If it's determined the workpiece isn't suited to painting or coating, manufacturers and specialists should know their options for conscientiously recycling the material. Even if the components aren't suited to the high-visibility application that coated or painted objects are typically associated with, they could still serve a function elsewhere or in a different project.

Know Your Temperature Differentials

Painting and coating specialists should understand the impact of the local dew point on surface adhesion. For instance:

  • For broad steel surfaces, like walls and ship hulls, the surface of the workpiece should be at least 5 °F (3 °C) higher than the current dew point.
  • For coating empty tanks and similar structures with a clearly defined interior, the differential should be even higher. Maintain a 50 °F (10 °C) difference between the exterior and interior air dew points.

Deploy Environmental Controls

Humidifiers are some of the best tools for paint and coating application specialists. Many experts recommend maintaining a relative humidity (RH) of 40 near the coating application. This may not suit every project, especially amid intensely humid conditions. However, the main lesson is the same: Deploy environmental controls to bring the RH down to a workable level.

For the best protection against rust blooms, it's recommended that coating specialists keep dehumidifiers in operation during the blasting or brushing phases and the coating phases.

There are two additional appealing side-effects of deploying humidifiers at the work site:

  • Companies can use light air purification for workers because most models have some kind of filter for capturing particulate matter.
  • Professionals can complete painting and coating applications no matter the time of year. The relative humidity can be finely tuned for the best results no matter the exterior weather conditions.

Maintain Environmental Conditions Between Coats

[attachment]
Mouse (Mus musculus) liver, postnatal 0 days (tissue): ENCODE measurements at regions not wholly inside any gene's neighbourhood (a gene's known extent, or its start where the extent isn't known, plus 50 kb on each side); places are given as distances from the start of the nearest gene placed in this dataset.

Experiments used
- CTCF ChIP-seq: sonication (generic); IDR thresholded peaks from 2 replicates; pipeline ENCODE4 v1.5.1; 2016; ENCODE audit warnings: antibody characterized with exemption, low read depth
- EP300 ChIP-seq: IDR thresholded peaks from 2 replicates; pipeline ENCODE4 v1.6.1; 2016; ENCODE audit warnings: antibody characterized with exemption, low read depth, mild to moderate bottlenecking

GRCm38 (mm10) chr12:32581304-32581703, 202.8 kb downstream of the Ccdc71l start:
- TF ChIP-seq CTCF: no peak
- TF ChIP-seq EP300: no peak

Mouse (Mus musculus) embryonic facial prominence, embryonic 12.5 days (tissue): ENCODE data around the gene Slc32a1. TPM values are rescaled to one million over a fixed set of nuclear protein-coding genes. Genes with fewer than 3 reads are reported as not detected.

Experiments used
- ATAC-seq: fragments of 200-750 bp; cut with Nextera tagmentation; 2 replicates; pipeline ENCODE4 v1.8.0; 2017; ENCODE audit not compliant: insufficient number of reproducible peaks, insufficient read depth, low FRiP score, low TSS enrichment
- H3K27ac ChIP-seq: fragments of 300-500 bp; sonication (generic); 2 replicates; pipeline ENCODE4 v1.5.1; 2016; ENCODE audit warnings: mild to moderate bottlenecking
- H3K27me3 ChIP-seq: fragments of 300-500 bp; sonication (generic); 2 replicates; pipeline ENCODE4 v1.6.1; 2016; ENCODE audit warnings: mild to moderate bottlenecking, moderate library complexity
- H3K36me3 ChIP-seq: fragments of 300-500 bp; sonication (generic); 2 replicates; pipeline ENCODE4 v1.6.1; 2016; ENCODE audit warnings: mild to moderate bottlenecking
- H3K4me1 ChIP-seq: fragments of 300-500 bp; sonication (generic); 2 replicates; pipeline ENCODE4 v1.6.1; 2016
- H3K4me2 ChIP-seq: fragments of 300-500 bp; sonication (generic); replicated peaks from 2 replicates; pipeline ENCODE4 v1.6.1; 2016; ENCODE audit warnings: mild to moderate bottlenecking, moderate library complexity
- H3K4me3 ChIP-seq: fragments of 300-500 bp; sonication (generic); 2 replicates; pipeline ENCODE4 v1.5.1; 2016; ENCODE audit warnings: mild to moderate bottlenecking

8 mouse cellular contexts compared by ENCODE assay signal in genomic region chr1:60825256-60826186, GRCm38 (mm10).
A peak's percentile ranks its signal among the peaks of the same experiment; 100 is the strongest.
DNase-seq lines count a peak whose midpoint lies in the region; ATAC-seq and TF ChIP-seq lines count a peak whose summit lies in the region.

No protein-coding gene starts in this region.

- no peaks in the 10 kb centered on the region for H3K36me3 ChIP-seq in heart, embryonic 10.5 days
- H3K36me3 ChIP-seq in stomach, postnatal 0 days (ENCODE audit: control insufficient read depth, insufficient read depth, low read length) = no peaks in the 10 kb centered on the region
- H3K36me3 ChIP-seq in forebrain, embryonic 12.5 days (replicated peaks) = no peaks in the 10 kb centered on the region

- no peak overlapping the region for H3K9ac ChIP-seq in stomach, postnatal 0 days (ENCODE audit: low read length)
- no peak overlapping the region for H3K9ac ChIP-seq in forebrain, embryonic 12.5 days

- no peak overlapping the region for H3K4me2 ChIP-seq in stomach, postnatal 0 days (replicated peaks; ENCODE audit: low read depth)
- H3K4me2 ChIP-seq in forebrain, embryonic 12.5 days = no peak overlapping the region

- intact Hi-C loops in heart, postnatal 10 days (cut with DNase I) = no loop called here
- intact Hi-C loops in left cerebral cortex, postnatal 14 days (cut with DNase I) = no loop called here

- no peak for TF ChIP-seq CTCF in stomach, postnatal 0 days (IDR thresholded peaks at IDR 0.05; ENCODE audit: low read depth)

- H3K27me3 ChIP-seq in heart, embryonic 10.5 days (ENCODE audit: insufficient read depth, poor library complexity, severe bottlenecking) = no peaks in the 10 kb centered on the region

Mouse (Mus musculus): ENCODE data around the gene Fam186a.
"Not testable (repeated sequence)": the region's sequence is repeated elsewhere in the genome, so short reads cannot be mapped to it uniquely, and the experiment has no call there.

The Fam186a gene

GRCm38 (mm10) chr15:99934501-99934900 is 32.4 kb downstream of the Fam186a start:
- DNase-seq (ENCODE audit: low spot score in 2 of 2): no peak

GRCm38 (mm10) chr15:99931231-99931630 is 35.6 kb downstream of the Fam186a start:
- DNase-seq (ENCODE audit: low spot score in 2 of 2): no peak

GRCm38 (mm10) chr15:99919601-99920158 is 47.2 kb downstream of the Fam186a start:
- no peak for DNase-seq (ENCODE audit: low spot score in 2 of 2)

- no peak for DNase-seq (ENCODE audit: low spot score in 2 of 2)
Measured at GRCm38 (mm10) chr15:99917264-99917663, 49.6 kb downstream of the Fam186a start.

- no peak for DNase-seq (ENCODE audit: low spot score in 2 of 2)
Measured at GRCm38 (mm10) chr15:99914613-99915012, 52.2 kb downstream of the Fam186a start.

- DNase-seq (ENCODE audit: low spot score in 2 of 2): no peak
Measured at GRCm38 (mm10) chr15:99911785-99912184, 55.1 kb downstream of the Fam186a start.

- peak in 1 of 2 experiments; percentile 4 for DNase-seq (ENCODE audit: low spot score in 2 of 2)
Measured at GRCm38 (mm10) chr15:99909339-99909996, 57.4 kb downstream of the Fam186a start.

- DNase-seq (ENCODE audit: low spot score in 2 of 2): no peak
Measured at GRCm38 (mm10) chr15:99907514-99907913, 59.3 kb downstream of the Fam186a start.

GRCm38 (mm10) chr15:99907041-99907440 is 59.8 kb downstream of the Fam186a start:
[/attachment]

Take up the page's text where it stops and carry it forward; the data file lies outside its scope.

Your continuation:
One common mistake even among seasoned painting and coating specialists is letting their guard down between applications. If the intention is to let the workpiece rest for any amount of time between coats, be sure to maintain your original RH and temperature conditions. Failing to do so can cause delamination and impact the success of the curing process.

Choose the Right Mechanical Finishing Method

Conducting painting and coating applications in any environment known for humidity also requires careful attention to the mechanical finishing method applied to the workpiece. Batteries of tests carried out in Key West, Florida, reveal the extent to which this is true.

Experts wanted to compare the results of powered wire brushes, needle guns and abrasive blasting to determine which method resulted in less cutback of the coating after one year. They found that abrasive blasting resulted in dramatically less coating being compromised after 12 months. The powered wire brush resulted in approximately 28 mm of cutback, and the needle gun resulted in 21 mm of cutback. On the other hand, preparing the surface using abrasive blasting yielded less than 5 mm of cutback.

Follow the Paint or Coating Manufacturer's Specifications

Some of these recommendations may perfectly suit your next project, but the best place to start is always the manufacturer's recommendations and specifications. Paying close attention to these will let you know whether the product will behave as you expect or if it has unique properties that fall outside common parameters for surface preparation and RH ranges. 

The product data sheets (PDS) should give you a full understanding of the requirements and outline the conditions most conducive to success. If not, it may be worthwhile to choose a different supplier that’s tested its products in a wider range of situations and provides more complete guidelines on how to use them.

How Humidity Impacts Surface Preparation

Many work site or manufacturing plant factors are within our direct control. Others, like atmospheric humidity and temperature, may require intervention before they're brought within tolerances. Any coating's performance will only be as impressive as the preparation is thorough.